Asked if the president would still travel to Hawaii if Congress left town, Carney said, "The president is here and is very focused on the need for Congress to take the appropriate action" so that Americans don't have their taxes go up.
"The president intends to stay and work with Congress," Carney said. "But let's be clear on where the power to make that happen resides.
"This is not a game," Carney said. "For people struggling to make ends meet, 1,000 dollars is a big deal."
House Republicans say a conference is the best way to resolve the differences between the two bills — the House bill calls for a yearlong extension of the payroll tax holiday and unemployment insurance, and pays for those extensions through reforms to these programs and further cuts to discretionary spending.
The Senate bill, which 39 Senate Republicans supported last week in an 89-10 vote, extends the payroll tax cut and unemployment insurance for two months and pays for those extensions by increasing fees mortgage holders would pay to Fannie Mae and Freddie Mac.
Before the vote, Republicans called on the Senate to return and allow a conference meeting to happen again to finalize a tax bill. "There's no reason the House, the Senate and the president cannot spend the next two weeks working to get that done," House Majority Leader Eric Cantor (R-Va.) said.
Cantor and other Republicans have noted that Obama favors extending the tax break for a year. But because Boehner said the House would not accept the Senate bill, the White House has pressed Republicans to agree to the two-month extension.
The House vote caps a stunning few days on the payroll tax fight.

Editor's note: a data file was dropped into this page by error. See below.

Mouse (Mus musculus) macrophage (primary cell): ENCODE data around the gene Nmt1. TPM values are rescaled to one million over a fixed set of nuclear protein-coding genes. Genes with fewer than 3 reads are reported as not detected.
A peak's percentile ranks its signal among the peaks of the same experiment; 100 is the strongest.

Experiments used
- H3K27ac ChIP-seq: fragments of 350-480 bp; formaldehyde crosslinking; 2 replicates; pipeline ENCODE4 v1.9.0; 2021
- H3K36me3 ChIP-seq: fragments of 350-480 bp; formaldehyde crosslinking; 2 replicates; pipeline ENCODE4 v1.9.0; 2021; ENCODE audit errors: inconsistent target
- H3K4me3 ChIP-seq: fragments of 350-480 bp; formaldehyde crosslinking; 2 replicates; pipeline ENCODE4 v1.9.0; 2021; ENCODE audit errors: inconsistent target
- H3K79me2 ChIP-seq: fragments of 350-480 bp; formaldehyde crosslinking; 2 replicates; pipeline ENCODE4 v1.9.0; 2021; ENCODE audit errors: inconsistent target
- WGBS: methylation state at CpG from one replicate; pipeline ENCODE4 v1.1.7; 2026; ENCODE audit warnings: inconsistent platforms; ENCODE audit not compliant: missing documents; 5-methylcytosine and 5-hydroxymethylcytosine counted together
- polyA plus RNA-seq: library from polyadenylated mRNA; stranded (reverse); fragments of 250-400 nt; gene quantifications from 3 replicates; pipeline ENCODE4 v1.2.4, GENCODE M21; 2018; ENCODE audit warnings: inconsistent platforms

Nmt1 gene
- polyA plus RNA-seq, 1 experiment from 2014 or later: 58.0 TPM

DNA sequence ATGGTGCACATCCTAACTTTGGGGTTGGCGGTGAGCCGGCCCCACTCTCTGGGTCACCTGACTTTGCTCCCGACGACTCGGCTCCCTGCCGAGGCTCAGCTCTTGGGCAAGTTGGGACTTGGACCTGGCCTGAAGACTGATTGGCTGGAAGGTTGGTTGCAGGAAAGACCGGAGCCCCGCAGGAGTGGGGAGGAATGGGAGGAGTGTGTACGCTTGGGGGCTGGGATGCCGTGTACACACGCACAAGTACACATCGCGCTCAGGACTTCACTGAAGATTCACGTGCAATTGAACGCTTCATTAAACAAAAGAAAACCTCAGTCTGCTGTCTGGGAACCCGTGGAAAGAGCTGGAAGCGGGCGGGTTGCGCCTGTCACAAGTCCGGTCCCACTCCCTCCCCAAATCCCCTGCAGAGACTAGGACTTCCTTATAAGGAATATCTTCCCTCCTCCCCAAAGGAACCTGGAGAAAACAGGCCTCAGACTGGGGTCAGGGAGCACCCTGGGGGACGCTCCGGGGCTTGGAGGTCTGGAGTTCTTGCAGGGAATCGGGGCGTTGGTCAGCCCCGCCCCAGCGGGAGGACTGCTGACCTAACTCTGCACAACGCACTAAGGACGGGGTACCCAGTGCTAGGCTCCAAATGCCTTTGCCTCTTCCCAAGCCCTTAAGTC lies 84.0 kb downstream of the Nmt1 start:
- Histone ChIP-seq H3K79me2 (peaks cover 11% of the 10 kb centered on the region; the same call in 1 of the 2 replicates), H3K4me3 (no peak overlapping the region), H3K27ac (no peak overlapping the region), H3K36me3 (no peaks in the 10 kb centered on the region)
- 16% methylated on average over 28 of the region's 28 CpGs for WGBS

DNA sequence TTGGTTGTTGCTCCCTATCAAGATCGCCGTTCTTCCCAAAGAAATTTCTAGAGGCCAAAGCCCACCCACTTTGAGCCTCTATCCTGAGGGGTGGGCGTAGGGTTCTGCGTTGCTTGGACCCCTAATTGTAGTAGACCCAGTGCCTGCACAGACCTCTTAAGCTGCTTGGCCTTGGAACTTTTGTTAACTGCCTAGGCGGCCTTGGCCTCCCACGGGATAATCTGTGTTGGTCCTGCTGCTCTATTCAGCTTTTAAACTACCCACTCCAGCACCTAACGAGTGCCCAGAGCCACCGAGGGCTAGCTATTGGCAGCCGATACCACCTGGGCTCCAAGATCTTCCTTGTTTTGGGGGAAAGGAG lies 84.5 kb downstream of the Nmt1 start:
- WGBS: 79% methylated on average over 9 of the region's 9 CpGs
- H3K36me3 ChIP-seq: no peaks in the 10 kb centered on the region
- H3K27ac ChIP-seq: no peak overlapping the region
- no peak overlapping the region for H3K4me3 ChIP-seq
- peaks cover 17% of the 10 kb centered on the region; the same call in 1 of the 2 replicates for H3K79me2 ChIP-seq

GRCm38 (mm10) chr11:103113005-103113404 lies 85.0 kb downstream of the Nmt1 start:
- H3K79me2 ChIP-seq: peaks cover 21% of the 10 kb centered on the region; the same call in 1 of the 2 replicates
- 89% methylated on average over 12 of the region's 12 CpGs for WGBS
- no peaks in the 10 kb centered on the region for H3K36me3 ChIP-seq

After Senate leaders reached a deal to extend the tax break for two months, it initially appeared the legislation would clear both chambers. The deal was seen as a victory for Republicans, who had forced the White House to agree to language it said would force the president to reject development of the Keystone oil sands pipeline from Alberta to the Gulf Coast. Republicans say the pipeline would create thousands of jobs and were happy to either get it started or force the president to make a painful political choice to kill it.
But House Republicans objected to the two-month deal, saying they did not want to kick the can down the road when it came to the tax cut. They voiced their opposition during a Saturday conference call.
A day later, Boehner said his conference would not accept a two-month extension.
Boehner on Saturday told his House GOP colleagues, "We have to pick our fights," according a Republican lawmaker who was on the call. The legislator said that comment was interpreted as support for the Senate measure, but added Boehner did not explicitly endorse it.
LaTourette on Tuesday emphatically said Boehner did not back the Senate bill during the teleconference.
Democrats railed that GOP leaders had initially accepted the Senate bill as a short-term compromise but then turned on it after conservative Republicans revolted. Pelosi said the GOP decision goes against Boehner's decision to let Reid and Senate Minority Leader Mitch McConnell (R-Ky.) work out a deal.
"I thought the Speaker said that this was a victory after it passed in the Senate," Pelosi said. "He was the one who instructed Harry Reid, insisted that Sen. Reid have a discussion with Mitch McConnell. Was that just a farce, too?"
After the House vote, members moved to consider two related measures. One is a Democratic motion to instruct House conferees on the tax bill, and the other is a resolution supporting House GOP priorities for the bill.
House lawmakers are getting ready to leave Washington after the series of votes on Tuesday. The Senate has already left for the holidays.
— Russell Berman, Bob Cusack and Erik Wasson contributed to this story.